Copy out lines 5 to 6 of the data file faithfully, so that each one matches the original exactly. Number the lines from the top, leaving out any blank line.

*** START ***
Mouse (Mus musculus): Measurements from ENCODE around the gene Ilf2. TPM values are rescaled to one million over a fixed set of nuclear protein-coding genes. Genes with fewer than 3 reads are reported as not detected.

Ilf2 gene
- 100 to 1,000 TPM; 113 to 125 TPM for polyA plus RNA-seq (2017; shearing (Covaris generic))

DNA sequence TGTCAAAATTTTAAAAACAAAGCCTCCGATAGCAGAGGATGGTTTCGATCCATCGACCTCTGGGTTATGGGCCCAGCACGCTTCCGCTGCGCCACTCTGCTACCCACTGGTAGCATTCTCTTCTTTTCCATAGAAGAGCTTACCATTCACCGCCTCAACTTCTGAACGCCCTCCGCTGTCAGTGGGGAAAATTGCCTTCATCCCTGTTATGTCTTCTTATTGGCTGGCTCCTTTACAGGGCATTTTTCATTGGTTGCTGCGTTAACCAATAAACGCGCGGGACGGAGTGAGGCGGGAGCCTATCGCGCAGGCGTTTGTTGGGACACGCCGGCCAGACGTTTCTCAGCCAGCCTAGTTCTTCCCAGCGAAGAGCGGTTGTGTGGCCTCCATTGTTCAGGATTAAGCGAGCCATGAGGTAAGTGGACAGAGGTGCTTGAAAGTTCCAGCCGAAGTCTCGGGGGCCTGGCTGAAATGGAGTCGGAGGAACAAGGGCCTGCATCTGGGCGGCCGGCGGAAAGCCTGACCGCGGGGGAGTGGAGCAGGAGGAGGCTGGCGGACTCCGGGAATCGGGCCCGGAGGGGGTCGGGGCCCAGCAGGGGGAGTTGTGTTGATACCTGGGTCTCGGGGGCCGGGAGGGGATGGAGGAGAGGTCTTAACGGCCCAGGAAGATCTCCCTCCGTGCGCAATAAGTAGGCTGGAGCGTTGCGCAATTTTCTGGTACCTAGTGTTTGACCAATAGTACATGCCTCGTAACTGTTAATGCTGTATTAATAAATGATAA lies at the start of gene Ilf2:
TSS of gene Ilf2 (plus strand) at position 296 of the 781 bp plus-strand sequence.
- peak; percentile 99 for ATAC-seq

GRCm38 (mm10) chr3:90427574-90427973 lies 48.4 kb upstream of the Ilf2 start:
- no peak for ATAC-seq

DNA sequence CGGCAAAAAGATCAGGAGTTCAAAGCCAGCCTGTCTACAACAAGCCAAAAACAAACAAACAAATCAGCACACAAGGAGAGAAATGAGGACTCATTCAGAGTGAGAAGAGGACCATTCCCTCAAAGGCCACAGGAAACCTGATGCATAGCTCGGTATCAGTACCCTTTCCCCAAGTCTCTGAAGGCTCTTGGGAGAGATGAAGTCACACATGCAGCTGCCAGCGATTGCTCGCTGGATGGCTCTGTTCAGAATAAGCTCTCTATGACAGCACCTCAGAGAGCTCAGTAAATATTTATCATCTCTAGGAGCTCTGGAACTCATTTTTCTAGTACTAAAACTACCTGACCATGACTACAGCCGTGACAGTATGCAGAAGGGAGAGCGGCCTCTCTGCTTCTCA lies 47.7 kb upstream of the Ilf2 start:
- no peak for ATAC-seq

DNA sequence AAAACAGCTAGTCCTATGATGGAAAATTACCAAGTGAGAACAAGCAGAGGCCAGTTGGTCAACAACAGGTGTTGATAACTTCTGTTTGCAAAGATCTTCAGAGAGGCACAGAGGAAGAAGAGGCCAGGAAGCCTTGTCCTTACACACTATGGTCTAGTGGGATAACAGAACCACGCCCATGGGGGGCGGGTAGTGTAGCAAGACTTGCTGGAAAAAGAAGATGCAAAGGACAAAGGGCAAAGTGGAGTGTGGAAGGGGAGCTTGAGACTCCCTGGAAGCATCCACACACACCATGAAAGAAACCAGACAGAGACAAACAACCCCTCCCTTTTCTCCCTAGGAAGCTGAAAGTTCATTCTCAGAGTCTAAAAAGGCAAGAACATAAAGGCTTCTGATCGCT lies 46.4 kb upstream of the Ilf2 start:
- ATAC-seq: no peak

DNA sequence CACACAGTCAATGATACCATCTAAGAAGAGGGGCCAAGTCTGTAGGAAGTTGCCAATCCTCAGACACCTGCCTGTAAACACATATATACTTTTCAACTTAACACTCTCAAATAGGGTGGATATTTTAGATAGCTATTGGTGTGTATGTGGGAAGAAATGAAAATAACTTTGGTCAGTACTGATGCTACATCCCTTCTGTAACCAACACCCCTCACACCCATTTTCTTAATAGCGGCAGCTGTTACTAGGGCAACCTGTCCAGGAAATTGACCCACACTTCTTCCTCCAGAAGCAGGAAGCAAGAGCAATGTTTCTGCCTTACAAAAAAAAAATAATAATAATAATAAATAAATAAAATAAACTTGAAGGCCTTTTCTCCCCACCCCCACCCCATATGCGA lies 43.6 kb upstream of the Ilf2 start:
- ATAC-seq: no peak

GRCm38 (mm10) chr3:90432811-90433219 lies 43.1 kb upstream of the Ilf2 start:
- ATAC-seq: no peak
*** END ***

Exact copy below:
TSS of gene Ilf2 (plus strand) at position 296 of the 781 bp plus-strand sequence.
- peak; percentile 99 for ATAC-seq